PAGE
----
Paul studied in Yaroslavl and Tver and is now a senior bookseller at Waterstones
In terms of the year abroad, it was thoroughly useful in many ways. First in terms of language - being taught in Russian (particularly at the State University) was invaluable and rewarding. Living in the country and getting on with everyday things - shopping, making friends, etc, was equally fruitful. Travelling within Russia, and the CIS was astonishing. I cannot stress this enough. It gave as real a sense as possible to learn about the culture, language, people and, I feel often overlooked, it allowed such personal development. Confidence. Inner strength. A sense of the absurdity of life. All of these and more can be thrown into the end result. I’ve realised this more and more since. People need guidance on years abroad - they must be thrown in and, with all the support and goodwill intended, embrace the unknown and overcome any obstacles. It's worth it. It's a learning curve for life. It really shows you how much is possible and how easy it is to do something really interesting.
After my year abroad I worked in St. Petersburg for a Russian electronics-industry manufacturer, teaching the middle management English. This was a temporary position for a few months. I slipped right into everyday life there; I had no qualms at all about living abroad having done it before. Since then I returned to the UK and wanting to remain in Birmingham, I became a bookseller at Waterstones. Not degree related, but what an environment to work in! I've since become part of the senior management team at one of the biggest branches in the country in Birmingham. It's not related to Russia but it is related to confidence, knowledge, and insight. I will certainly work elsewhere, travel again - for work, study and pleasure. I'm also taking a CELTA course which may be very useful in doing this.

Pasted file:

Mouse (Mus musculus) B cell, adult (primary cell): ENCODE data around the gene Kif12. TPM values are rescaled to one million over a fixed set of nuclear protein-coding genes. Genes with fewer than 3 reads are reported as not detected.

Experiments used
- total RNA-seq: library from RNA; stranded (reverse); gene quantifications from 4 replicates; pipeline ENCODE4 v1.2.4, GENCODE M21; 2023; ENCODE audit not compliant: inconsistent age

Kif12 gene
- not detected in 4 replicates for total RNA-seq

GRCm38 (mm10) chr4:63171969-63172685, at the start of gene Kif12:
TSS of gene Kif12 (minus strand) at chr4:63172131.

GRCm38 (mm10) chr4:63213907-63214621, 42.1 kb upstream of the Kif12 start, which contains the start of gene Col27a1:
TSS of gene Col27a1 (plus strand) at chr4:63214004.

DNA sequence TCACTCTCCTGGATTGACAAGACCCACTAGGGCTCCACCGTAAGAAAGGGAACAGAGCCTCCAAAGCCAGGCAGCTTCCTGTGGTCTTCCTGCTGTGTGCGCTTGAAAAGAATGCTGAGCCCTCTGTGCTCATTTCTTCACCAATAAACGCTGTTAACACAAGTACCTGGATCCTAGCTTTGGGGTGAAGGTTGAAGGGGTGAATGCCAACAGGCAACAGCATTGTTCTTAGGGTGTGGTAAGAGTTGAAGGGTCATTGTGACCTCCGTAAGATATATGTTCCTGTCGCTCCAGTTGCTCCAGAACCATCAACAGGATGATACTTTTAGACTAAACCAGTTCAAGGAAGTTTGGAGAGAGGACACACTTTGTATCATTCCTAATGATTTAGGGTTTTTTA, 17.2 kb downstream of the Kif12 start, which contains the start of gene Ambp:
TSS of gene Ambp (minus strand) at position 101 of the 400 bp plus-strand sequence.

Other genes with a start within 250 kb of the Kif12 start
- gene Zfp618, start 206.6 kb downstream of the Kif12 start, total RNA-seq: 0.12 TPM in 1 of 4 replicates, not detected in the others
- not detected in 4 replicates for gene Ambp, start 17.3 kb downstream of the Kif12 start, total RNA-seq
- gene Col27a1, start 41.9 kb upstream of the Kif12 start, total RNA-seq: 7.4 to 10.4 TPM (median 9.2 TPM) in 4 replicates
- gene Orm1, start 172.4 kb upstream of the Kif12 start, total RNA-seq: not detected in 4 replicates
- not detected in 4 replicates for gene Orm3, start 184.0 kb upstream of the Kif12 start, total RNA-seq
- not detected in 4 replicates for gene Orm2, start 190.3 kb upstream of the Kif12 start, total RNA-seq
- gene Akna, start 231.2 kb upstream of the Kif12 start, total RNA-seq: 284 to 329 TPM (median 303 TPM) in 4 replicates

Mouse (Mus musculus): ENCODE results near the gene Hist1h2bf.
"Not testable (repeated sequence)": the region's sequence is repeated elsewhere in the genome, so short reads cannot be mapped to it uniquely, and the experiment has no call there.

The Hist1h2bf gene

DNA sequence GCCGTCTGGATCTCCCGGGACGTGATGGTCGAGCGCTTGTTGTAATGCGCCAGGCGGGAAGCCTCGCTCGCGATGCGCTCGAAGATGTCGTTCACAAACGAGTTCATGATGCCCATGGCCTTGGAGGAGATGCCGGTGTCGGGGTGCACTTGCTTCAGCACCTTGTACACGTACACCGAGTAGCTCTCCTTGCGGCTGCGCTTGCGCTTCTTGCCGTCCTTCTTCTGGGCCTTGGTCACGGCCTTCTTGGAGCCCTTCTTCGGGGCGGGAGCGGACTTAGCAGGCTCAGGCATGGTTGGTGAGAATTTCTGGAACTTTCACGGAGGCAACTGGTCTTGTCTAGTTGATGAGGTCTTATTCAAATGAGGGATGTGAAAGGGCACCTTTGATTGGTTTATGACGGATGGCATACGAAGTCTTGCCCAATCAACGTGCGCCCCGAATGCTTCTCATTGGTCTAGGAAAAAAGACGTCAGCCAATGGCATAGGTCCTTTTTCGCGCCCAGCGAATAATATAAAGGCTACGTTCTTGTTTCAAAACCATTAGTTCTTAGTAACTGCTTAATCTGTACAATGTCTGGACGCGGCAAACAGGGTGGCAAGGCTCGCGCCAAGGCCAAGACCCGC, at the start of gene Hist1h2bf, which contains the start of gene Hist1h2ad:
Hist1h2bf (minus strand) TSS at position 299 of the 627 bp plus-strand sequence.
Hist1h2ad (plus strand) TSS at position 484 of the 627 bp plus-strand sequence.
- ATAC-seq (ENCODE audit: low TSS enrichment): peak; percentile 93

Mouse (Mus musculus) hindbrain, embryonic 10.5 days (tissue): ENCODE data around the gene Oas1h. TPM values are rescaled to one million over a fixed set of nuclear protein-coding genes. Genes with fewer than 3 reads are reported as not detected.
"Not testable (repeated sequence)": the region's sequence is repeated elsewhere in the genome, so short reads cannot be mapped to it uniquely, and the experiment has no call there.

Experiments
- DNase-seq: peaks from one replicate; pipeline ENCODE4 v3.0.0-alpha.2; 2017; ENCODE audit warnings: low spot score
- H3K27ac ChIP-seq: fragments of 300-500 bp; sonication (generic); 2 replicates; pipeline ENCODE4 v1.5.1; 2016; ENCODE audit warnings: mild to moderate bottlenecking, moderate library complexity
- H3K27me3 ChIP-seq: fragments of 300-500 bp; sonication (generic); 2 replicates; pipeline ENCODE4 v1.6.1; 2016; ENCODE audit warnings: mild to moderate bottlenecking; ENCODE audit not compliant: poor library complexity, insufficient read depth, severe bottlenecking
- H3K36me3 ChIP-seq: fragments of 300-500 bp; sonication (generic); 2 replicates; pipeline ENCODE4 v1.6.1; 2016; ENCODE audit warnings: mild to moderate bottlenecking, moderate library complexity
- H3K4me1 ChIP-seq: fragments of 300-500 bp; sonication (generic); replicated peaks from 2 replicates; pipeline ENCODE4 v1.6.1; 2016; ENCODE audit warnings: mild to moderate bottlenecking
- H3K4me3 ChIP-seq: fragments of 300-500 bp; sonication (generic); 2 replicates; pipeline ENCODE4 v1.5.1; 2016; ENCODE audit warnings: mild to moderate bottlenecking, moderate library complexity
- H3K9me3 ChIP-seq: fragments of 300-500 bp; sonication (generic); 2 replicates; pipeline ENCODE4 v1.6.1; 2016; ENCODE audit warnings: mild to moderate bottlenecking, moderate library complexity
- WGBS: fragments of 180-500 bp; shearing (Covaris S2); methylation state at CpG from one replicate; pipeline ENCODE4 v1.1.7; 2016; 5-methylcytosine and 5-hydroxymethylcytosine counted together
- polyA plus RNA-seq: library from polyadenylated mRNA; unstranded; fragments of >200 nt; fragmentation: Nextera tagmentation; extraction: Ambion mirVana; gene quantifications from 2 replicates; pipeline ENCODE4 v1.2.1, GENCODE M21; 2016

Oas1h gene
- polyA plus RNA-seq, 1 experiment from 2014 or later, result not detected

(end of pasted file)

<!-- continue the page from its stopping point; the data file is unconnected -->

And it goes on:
My year abroad provided some very personal and happy memories. I sorely miss it; yet I'm on good terms with both the nostalgia and my present life - it taught me to love the time you're in, for it'll pass soon enough. Create good memories!
When people find out I had a year abroad, they have many many questions and show such interest - it seems I've been very privileged! It's a grand opportunity. I am merely 24. I’ve come a long way personally. I am entirely in debt to those who have helped. My year abroad plays a huge part of this, a catalyst for many fantastic changes; a star in my inner Solar System."
In partnership with the British Academy and University Council of Modern Languages (UCML) we gathered short reports from graduates on the importance that the year abroad has had for them, in terms of their skill set, their careers and their lives. These reports formed the basis of the Position Statement: Valuing the Year Abroad. Browse the reports below for inspiration, and select a tag within a report to read more on that theme.